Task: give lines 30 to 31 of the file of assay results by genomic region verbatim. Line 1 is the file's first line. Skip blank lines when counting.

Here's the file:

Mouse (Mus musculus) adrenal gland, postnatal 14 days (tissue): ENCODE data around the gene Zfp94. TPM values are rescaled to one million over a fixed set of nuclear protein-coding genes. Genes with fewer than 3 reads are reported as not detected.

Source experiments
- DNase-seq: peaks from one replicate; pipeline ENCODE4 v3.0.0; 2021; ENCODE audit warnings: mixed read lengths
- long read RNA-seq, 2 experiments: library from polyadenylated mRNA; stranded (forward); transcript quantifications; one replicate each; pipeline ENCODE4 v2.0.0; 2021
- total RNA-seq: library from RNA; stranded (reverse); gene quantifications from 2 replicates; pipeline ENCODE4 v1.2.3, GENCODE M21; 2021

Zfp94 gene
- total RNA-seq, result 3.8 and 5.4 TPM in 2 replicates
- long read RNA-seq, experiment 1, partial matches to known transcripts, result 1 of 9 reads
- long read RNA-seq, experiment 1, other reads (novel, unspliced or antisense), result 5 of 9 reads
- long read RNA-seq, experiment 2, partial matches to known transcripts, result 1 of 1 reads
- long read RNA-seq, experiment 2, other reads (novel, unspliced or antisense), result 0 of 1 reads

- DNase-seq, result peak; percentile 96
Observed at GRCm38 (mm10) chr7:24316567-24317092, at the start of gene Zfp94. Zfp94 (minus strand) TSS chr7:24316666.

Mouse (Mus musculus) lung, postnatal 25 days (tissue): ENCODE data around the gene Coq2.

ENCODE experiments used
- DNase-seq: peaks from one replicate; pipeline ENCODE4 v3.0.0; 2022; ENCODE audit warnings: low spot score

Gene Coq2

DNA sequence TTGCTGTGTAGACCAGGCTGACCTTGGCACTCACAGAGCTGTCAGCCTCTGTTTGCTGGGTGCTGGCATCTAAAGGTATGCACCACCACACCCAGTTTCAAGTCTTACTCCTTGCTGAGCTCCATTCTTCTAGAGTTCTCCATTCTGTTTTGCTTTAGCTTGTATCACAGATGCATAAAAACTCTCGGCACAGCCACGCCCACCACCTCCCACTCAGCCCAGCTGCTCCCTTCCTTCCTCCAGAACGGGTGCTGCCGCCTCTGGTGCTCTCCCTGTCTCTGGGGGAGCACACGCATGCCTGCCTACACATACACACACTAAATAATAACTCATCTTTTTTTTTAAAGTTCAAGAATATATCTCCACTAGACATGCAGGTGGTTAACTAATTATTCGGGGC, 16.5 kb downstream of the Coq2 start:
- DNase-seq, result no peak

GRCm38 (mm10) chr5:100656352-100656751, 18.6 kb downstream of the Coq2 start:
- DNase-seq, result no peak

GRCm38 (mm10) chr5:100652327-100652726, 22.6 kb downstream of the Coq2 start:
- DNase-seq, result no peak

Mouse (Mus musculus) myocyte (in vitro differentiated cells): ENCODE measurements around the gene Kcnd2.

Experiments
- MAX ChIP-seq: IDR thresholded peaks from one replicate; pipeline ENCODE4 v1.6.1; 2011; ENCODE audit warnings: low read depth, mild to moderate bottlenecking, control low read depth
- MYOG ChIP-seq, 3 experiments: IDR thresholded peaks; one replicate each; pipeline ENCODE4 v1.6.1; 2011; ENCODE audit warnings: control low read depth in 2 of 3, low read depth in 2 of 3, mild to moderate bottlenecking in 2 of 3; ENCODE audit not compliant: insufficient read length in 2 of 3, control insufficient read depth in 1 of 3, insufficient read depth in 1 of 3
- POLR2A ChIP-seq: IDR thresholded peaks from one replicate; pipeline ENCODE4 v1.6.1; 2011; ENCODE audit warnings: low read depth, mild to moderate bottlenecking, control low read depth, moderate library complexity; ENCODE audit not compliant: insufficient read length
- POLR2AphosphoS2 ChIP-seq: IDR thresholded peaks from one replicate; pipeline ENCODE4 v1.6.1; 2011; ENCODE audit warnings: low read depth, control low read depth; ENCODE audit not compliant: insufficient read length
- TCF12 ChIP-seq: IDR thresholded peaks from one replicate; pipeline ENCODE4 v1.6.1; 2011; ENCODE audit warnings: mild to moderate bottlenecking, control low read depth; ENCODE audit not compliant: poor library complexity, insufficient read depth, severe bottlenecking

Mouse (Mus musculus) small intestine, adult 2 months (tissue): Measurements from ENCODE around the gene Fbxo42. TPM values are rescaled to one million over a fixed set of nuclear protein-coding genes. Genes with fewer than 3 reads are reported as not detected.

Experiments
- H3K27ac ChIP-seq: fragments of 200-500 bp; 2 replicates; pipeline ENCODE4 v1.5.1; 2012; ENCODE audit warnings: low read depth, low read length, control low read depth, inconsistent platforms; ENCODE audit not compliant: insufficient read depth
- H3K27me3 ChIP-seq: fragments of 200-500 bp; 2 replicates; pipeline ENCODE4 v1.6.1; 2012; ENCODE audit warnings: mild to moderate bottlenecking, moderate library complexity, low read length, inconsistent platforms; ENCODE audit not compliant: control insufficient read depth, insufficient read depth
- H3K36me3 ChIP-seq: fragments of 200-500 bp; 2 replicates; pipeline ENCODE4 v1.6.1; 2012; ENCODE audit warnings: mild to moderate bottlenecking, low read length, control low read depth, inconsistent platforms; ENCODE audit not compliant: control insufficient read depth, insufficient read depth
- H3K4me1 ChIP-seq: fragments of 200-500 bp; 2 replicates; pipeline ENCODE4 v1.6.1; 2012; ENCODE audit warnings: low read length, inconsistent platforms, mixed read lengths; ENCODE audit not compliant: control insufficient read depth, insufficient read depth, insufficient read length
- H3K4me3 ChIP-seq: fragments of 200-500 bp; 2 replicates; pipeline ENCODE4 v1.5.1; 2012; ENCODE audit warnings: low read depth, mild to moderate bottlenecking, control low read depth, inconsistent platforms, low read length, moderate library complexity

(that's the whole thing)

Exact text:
- TCF12 ChIP-seq: IDR thresholded peaks from one replicate; pipeline ENCODE4 v1.6.1; 2011; ENCODE audit warnings: mild to moderate bottlenecking, control low read depth; ENCODE audit not compliant: poor library complexity, insufficient read depth, severe bottlenecking

Mouse (Mus musculus) small intestine, adult 2 months (tissue): Measurements from ENCODE around the gene Fbxo42. TPM values are rescaled to one million over a fixed set of nuclear protein-coding genes. Genes with fewer than 3 reads are reported as not detected.